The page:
Yeah, so that’s it. It opens up questions. Why did Britain say colonize Australia with settlers but not India. And in the book, I distinguish between two logics. One is settler-led colonization. So, in some settings, especially prior to the 1900s, settlers would often move into frontier territories, and then states are kind of forced with the decision whether they want to extend their protection to these settlers moving into frontier areas, or do they want to try and restrict settlement and I kind of describe how in the book this settler-led colonization -kind of homesteading as it is often called in the US- was kind of key to how the British state colonized Australia, the US state colonized the West. It was really settlers moving into frontier areas, and the state kind of followed. And that in some ways, it’s often said in New Zealand the colonial tail wagged the dog; the colonial state followed the settlers. So, that’s settler-led colonization. But state-led colonization is where the state is actively trying to recruit people to move into a frontier area where they’ve cleared off the indigenous population. And you could see that in Britain, in Ireland in the early 1600s, as well as right up to the current day in places like of course, Israel and the West Bank but also China in Xinjiang. In these settings, the state is really the one trying to recruit settlers, bureaucrats are designating sites of settlement. So, that’s quite a different logic to kind of settler-led colonization. And the reason why states to this -this state-led colonization- is not because settlers are moving into frontier areas of their own volition. It’s because they have faced some kind of crisis on the frontier, a crisis of control. They might be facing a rebellion or potential threat invasion from a foreign claimant. And so, they want to quickly move stereotypically loyal people from the core into the frontier.
Will Brehm 5:20
And by having people that are ethnically like the metropole in these frontier locations, which supposedly end the crisis, whatever that crisis is?
Lachlan McNamee 6:16
Yes. So, for instance, in Ireland, which I mentioned before, the crisis at the time, was that the Spanish Armada had almost just invaded, and the Catholic Irish was seen as supporting Catholic Spain. And so, Britain wanted to import kind of Protestant co-religionists to Northern Ireland to provide a kind of first line of defense against the future invasion and prevent future collusion on the ground between Catholics and co-religionists in Spain. And that’s the same reason I described states, often to the current day, engage in in colonization is when they’re facing crisis and they don’t trust the local indigenous population, so they want to quickly import co-ethnics into that kind of contested frontier. A key example would be, for instance, Turkey and Cyprus in the 70s, after Turkey annexed the northern half of Cyprus. It quickly wanted to import kind of hundreds of thousands of Turks from the Turkish mainland to Cyprus to basically establish its control over that area that had been formally populated by ethnic Greeks who the Turk state did not kind of trust, as they were seen as allegiant to Greece.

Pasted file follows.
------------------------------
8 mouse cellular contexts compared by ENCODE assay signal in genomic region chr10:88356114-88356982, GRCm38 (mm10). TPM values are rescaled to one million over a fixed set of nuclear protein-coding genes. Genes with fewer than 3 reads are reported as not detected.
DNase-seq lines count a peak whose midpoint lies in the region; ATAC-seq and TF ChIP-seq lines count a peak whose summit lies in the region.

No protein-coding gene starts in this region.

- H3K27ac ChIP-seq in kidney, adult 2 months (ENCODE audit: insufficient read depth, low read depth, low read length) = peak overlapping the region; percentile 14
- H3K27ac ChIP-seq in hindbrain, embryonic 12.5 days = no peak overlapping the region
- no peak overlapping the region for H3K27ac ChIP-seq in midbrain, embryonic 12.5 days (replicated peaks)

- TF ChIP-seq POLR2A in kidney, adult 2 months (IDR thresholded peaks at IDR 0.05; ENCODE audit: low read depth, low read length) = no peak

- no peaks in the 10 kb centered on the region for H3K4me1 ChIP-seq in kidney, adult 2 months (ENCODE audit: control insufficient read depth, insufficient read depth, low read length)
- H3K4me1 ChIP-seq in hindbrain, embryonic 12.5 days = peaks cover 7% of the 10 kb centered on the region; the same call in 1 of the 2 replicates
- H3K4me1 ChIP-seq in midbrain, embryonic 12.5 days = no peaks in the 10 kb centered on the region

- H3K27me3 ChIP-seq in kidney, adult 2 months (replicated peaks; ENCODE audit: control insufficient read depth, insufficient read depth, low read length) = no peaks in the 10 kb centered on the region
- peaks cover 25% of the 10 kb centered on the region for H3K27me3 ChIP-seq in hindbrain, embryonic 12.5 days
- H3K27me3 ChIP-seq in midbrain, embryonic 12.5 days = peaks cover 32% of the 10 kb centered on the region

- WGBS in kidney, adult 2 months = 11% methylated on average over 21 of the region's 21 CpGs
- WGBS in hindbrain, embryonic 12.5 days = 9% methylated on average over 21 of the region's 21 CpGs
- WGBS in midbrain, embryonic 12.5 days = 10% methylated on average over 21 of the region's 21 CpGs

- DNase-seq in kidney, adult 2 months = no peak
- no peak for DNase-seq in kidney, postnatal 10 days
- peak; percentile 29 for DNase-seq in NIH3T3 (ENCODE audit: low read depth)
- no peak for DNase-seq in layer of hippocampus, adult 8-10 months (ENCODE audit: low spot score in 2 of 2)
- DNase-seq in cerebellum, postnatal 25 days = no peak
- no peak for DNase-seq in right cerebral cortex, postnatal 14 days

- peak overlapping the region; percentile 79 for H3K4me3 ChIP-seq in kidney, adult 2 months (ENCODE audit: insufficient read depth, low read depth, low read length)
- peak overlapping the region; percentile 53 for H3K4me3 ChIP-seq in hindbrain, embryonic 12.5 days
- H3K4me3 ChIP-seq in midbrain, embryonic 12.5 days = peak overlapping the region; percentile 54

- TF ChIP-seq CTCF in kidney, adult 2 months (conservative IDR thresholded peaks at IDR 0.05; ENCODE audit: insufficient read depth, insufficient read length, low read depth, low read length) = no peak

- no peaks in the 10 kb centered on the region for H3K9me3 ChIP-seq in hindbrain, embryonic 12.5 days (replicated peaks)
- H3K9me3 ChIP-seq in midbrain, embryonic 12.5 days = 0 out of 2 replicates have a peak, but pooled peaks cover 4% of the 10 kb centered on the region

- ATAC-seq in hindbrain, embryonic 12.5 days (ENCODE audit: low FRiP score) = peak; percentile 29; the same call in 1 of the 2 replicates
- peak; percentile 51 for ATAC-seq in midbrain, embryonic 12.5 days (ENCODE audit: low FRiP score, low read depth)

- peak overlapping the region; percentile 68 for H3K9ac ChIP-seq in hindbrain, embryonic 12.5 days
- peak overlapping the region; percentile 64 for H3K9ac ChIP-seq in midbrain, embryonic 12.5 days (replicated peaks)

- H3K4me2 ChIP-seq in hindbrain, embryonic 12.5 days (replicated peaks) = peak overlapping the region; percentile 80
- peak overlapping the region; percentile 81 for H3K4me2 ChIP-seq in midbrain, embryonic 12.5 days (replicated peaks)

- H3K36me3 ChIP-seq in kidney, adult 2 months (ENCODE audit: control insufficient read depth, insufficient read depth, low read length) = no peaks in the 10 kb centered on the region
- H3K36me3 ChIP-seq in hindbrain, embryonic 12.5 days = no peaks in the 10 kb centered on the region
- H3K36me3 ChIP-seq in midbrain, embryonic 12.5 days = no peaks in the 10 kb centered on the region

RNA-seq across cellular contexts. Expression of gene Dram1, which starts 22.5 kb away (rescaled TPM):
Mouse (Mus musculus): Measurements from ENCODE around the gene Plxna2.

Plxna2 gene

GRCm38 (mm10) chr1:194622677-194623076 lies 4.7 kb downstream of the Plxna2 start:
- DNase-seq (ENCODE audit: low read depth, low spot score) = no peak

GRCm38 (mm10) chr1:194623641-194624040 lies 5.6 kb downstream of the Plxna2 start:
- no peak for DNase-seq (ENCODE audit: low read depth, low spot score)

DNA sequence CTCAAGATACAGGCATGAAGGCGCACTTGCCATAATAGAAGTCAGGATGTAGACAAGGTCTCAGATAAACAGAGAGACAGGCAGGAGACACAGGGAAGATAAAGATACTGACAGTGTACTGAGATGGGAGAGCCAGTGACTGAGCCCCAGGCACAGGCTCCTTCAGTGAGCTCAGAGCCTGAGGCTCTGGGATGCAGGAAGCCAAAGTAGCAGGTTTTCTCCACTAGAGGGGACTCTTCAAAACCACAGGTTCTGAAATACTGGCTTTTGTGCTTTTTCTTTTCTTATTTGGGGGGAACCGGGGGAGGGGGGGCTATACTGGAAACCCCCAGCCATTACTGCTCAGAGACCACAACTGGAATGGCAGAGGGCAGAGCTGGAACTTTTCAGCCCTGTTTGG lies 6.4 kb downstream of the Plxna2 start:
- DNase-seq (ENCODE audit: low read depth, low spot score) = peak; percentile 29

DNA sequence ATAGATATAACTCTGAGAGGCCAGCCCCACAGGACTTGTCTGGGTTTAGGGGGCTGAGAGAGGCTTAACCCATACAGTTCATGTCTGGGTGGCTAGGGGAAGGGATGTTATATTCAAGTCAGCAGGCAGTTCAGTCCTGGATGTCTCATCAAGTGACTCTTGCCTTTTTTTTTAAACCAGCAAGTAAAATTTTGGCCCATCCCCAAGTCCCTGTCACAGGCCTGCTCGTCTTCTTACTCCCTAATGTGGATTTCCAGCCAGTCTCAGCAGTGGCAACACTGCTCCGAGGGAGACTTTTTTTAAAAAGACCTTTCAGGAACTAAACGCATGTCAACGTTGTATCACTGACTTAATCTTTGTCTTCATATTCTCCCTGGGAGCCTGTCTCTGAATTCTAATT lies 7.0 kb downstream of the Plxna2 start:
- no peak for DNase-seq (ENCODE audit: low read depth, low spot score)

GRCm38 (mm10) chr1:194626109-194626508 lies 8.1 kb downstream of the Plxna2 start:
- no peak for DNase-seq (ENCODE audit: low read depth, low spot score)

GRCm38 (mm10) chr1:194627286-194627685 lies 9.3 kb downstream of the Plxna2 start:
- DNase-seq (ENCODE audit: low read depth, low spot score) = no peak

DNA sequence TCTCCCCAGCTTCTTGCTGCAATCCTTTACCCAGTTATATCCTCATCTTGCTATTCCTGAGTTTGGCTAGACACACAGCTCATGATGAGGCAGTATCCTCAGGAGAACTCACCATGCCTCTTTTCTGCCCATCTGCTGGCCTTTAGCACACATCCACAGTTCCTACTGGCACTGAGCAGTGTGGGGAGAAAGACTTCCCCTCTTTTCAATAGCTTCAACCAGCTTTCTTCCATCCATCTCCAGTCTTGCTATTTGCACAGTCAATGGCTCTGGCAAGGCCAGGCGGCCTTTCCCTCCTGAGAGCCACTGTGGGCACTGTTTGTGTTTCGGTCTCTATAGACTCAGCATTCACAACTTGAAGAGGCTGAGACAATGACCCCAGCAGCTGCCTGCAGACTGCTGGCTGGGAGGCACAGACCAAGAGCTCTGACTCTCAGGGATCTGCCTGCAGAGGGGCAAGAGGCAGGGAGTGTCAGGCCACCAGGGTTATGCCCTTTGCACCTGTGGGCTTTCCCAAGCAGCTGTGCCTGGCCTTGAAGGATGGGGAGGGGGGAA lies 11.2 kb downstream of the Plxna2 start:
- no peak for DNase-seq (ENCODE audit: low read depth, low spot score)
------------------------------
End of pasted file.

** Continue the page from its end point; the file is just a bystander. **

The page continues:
Will Brehm 6:16
That sort of state-led colonization, it would have to be expensive, wouldn’t it? To sort of send all of these co-ethnics from the metropole to these far-off lands. I would imagine that is a costly endeavor for a state.
Lachlan McNamee 8:32
Yeah, it is very costly. And so that’s why when states are considering whether to colonize a frontier, the colonization is never their kind of first best alternative because what states in general want to do is kind of economically exploit a pre-existing population. But colonization has many costs. You have to recruit settlers, you have to displace a pre-existing population, which usually inflames a conflict in the short run. And it also has international costs in terms of reputation, and a neighboring state may object to that process, which is something that happened in Turkey and Cyprus. And so, in all the cases that I describe in the book, colonization only happens after a state sees a kind of pressing rebellion or need to kind of colonize a frontier. For instance, Portugal had long exploited the indigenous population of Angola for hundreds of years, from right from the 1600s to the 1900s. But it is only in 1961 at the start of the Angolan War of Independence, that Angola started to really try and recruit Portuguese settlers to come to Angola, because it faced this great insurgency in the rural areas, and so particularly wanted to recruit soldiers to move there. So, it spent tens of millions of dollars trying to get settlers to move there but managed to only recruit a relatively small number. And so, in this way, colonization is kind of like a response to war, it’s a response to conflict, and it’s a very costly thing for states. It’s something they do when they think that they’re going to lose control over the frontier, if they don’t quickly important a population.
Will Brehm 10:05
And it’s quite fascinating. It’s almost like the failed colonization, as you were saying in Portugal and Angola where the state really wants to move in and sort of displace the local population and settle the conflict, as it sees it, but then settlers don’t go. And that’s quite fascinating. So, the state, do they provide sort of incentives for settlers to actually move to these far-off lands?
Lachlan McNamee 10:31